Pick 'N' Mix Rehearsing
I recently found myself needing to plan a Magenta rehearsal in which the primary need to be met was the capacity to maintain a breadth of repertoire in our heads. Our newest material had been absorbed and had its first performance, and we'd given recent and detailed TLC to those parts of established repertoire that had needed it. So in the week before we started our next new material, our biggest challenge was in making sure the fruits of this work were accessible at will.
Now, we could have spent the evening simply singing through our entire repertoire. That would have been boring and tiring and would have given use the opportunity to practice in mistakes. So, maybe not.
In one hat, we had slips of paper with names of songs on them; in another, we had descriptions of rehearsal processes. We'd pick a process out of one hat, and then a song to apply it to from the other. The processes included:
- Singing with our eyes closed
- Performance mode
- Toggling between singing out loud and silently
- Duetting the last few bars
- Singing the first page very slowly
- Toggling between singing to a bubble and a 'vvvv'
- 'Sitting, Standing, Kneeling'
- Imaginary performance
- Varying the tempo as we sing
- Toggling between singing expressively and mechanically
- Sing the starts of three songs, with feedback from choir members
Many of these were processes we use anyway, although some of them were added at half-time when it became apparent we were going to need more processes than I had brought with me. What they all did was make us dig more deeply and more actively into our memories, and act upon each song as we sang it, rather than just singing along with our memories.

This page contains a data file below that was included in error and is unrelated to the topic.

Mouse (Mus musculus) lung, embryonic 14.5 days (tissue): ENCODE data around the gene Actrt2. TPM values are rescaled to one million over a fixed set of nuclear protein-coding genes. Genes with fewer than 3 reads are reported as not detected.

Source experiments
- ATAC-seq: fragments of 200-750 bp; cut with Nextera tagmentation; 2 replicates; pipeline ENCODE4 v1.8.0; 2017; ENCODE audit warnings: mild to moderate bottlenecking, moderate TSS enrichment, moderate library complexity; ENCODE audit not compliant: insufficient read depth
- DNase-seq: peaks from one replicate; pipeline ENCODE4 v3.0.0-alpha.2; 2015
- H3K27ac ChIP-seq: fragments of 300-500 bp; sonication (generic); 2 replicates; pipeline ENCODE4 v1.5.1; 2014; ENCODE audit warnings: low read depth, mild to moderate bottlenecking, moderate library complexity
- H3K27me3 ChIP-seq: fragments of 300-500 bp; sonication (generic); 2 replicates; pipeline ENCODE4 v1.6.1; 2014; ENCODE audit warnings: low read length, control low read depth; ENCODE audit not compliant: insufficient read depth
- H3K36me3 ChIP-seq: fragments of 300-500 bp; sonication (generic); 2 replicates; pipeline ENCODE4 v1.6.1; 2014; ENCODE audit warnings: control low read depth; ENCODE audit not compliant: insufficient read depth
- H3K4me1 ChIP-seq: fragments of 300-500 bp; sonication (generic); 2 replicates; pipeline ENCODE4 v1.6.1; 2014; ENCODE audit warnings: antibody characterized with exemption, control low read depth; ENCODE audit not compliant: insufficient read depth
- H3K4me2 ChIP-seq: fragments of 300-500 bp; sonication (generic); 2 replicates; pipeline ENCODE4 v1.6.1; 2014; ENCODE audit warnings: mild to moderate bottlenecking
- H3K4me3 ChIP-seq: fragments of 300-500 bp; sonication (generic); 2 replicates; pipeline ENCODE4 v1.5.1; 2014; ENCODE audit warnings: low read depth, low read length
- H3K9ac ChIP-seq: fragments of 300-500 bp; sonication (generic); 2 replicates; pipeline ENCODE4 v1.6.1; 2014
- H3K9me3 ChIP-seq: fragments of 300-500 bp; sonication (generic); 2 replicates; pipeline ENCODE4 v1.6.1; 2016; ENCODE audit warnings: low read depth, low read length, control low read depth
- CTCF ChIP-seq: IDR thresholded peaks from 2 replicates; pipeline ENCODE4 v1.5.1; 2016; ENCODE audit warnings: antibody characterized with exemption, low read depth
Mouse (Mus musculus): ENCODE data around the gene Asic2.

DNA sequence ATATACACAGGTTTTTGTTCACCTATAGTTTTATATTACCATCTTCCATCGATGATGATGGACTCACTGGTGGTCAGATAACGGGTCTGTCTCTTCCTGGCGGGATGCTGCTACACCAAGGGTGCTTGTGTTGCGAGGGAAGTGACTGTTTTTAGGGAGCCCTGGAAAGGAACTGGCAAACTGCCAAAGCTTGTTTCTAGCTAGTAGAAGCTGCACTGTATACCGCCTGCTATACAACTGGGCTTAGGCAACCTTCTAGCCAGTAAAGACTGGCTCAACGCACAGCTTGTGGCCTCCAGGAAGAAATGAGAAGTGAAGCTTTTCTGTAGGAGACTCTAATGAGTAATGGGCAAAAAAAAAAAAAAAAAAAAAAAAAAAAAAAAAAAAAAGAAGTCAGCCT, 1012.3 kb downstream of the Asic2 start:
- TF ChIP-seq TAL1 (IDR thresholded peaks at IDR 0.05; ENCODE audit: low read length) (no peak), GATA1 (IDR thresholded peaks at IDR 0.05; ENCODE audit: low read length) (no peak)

Now the main reason this worked well was because it was well suited to the choir's needs and capabilities at that moment. If we had recently-joined members, it wouldn't have worked, as they would not yet have the body of repertoire to draw on; likewise, a half-learned song could not have gone in the pot.
It also struck a good balance between the familiar and the surprising, allowing singers to draw on skills previously acquired while still needing to be flexible and think on their feet. The former supported confidence, while the latter stimulated a helpful dose of adrenaline to light us up. Indeed, I noticed an extra zing to my own experience of the rehearsal - it was an interesting experience to lead a session while not knowing what was going to happen next.
One of the questions that always comes up when we have had a new experience is: are we going to do this again? And it's never an easy question to answer. On one hand, it was a good experience, but on the other, how much of the value came from the fact that it was a new experience? But it's certainly one to learn from, and even if we never do exactly that format ever again, there will be new ideas that we would not have had without it.